Hope it clarifies your queries!
All the best for your investing journey!
A Reader’s views on Diversification
As usual, a fantastic post, Doc.
The returns in the stock market depend on 3 factors:
- Amount invested (p)
- Holding period (t)
- Rate of return (r)
Diversification influences ‘p’ of the above three factors. An Investor does all the good work by identifying the right stock but might not get the benefit of upward movement if ‘p’ is small. Therefore, an investor should invest a significant portion in the stock if she is convinced about the story.
Typically retail investors have a small capital to invest. Diversification will further reduce ‘p’. An investor gains by identifying a company which provides him high ‘r’ by holding for significant period ‘t’ till the time story is good.
Thanks, Vikrant, for your valuable inputs!
These are helpful for the readers as well as the author.
Further query by another reader:
Amount invested will of course determine the number of stocks. However, the holding period may not be easily adhered to. Quite a few stocks go up by 5-12% in the short time of 5-15 days and retract too similarly and one finds it convenient to catch the see-saw movement. Dividend alone is not the criteria as one can, even in short term trading, get much more.
Of course, this is for a full-time observer and not one who is engaged in some employment/business full time.
Determining ‘r’ is not easy. A few shares give more returns if traded comfortably in short term investment buy and sell even in small quantity than the annual dividend dished out.
Thanks for sharing your inputs.
I followed technical analysis as a trader for 2 years before I found that fundamental analysis is more suited to investors like me. I left short term trading after I learnt fundamental investing.
You may read about my views on technical analysis vs fundamental analysis in the following article: Why I Left Technical Analysis And Never Returned To It!
Dr Vijay Malik
Clarifications about how many stocks to have in the portfolio
Good read. It is mentioned that owning more than 30 stocks wouldn’t benefit the diversification as all the stocks fall equally during a crisis. By this aren’t we suggesting that stock performance is bad due to ‘external factors’ (the entire economy doing badly)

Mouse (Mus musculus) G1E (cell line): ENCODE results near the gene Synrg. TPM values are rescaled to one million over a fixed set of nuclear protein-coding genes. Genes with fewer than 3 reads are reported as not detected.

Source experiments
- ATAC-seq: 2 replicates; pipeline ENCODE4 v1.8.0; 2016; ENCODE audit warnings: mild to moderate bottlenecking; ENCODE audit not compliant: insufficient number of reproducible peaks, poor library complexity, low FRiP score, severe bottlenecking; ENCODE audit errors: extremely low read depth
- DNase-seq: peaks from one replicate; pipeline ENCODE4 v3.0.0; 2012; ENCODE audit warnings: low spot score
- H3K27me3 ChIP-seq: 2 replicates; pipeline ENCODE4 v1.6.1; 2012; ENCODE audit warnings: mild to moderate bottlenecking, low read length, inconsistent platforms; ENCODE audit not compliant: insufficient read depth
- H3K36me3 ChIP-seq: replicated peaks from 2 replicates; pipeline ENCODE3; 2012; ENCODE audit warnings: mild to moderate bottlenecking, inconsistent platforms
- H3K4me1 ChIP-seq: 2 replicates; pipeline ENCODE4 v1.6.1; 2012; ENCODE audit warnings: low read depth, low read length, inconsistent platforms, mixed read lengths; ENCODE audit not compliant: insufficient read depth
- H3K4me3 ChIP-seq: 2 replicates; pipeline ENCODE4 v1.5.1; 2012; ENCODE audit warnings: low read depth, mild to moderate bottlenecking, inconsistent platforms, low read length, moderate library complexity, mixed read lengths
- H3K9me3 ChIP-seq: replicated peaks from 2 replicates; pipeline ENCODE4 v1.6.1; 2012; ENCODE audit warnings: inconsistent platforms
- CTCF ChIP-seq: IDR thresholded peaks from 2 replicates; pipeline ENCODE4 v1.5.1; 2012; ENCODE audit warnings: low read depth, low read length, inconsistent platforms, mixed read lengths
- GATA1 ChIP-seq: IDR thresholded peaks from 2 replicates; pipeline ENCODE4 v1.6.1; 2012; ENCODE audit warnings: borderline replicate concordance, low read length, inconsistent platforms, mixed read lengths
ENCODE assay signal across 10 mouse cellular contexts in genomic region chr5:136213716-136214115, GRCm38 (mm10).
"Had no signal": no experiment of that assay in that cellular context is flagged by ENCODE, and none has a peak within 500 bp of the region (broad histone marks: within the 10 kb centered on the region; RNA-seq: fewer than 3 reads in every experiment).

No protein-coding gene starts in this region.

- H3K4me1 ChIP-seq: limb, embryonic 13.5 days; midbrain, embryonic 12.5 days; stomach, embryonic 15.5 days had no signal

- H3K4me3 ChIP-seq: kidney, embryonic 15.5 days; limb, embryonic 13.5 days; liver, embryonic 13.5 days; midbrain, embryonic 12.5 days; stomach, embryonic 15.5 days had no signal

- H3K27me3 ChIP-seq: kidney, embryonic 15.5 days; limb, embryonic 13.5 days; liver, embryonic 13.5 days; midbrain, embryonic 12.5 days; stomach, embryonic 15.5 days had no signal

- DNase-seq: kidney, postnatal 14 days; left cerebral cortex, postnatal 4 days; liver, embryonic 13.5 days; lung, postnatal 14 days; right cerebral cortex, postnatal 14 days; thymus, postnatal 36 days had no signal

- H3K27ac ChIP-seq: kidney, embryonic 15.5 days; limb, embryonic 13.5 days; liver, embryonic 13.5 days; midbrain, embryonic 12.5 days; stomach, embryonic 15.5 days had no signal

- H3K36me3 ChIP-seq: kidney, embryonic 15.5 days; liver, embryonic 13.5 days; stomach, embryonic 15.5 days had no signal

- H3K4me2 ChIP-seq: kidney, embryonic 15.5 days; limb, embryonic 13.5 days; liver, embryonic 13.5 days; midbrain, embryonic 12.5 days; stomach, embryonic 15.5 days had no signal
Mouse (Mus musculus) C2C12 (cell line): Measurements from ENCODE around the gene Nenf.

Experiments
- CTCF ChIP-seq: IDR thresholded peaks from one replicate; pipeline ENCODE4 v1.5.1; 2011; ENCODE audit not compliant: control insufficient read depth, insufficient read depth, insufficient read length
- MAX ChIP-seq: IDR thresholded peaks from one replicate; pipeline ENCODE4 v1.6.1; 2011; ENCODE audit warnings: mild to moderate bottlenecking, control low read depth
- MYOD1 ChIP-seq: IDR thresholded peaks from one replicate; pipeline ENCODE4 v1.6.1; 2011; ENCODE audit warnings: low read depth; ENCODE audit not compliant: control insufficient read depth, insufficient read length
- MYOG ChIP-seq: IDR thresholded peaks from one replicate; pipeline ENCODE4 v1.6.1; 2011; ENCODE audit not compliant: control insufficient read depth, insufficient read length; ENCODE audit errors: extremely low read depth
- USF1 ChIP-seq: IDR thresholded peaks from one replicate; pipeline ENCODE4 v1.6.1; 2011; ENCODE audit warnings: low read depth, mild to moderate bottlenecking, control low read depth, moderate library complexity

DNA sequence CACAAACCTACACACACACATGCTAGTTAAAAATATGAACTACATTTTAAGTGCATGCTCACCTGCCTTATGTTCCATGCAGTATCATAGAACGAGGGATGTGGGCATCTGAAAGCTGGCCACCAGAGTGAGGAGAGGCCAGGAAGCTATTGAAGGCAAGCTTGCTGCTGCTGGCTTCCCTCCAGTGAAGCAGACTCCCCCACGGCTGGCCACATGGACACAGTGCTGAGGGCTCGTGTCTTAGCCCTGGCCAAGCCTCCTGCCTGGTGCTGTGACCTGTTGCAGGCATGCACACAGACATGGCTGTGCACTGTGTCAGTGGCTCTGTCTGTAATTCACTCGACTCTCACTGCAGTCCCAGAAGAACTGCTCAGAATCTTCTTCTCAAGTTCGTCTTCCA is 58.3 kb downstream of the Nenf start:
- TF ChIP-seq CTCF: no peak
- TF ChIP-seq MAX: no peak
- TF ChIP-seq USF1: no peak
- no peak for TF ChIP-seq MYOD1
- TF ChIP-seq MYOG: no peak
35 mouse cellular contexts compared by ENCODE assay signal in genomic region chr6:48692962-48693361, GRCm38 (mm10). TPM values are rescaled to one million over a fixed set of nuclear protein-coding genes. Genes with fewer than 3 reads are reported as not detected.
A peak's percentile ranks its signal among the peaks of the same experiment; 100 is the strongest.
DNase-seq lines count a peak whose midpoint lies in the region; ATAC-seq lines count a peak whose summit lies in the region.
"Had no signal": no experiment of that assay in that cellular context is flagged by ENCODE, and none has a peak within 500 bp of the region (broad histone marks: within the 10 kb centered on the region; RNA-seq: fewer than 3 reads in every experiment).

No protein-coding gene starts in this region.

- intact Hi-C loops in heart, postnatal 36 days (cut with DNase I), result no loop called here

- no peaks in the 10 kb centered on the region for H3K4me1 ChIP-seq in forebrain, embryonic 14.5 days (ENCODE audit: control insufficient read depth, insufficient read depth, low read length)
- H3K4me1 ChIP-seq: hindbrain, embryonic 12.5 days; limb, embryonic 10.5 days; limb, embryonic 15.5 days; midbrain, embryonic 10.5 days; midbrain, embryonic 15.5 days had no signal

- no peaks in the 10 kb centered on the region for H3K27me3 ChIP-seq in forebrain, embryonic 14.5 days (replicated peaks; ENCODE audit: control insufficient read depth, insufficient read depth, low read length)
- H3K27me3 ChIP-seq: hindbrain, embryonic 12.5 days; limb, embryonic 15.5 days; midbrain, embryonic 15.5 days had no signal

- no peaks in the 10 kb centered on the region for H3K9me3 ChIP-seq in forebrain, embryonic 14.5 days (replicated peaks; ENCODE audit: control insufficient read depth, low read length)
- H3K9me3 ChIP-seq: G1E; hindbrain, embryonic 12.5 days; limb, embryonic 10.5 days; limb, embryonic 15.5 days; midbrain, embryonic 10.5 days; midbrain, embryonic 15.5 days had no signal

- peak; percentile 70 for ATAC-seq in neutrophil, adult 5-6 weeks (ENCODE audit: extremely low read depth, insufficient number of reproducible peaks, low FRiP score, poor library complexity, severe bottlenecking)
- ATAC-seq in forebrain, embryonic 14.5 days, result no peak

Also, it is proposed that we should concentrate our portfolio so that we could benefit from the good. But doesn’t that suggest that when a stock rises, it is due to ‘internal factor’ (great management, business etc.)
Thanks for writing to me! I am happy that you found the article useful.
I would want to clarify that the article mentions that
“The above graph from Financial Analysts Journal, indicates that if an investor adds more stocks in the portfolio beyond 30 stocks, it would not reduce any further risk in the portfolio.”
This is because with each addition of new stock the diversification benefit reduces as shown in the graph. It is not due to the reason that all stocks would equally.
A concentrated portfolio is more manageable and easily trackable. Continuous tracking would protect the investor from negative surprises in her portfolio as she would be able to spend more time studying each stock in her portfolio.
Hope it clarifies your queries!
All the best for your investing journey!
Currently (May 24, 2015), we have six stocks in our portfolio and feel comfortable about investing additional amounts in the existing stocks until the time we are able to spot investing opportunities within the portfolio. It would be great to have your feedback on the following aspects of your portfolio:
- How many stocks do you have in your portfolio?
- Do you feel comfortable and feel the peace of mind from a sudden drop in their value, with the existing number of stocks in the portfolio?
- How has the number of stocks in your portfolio changed, as you became a more matured investor? Has the number of stocks increased or decreased?
- How have your views changed about how many stocks to own in the portfolio over time?
You may provide your inputs about how many stocks to own in the portfolio in the comments below.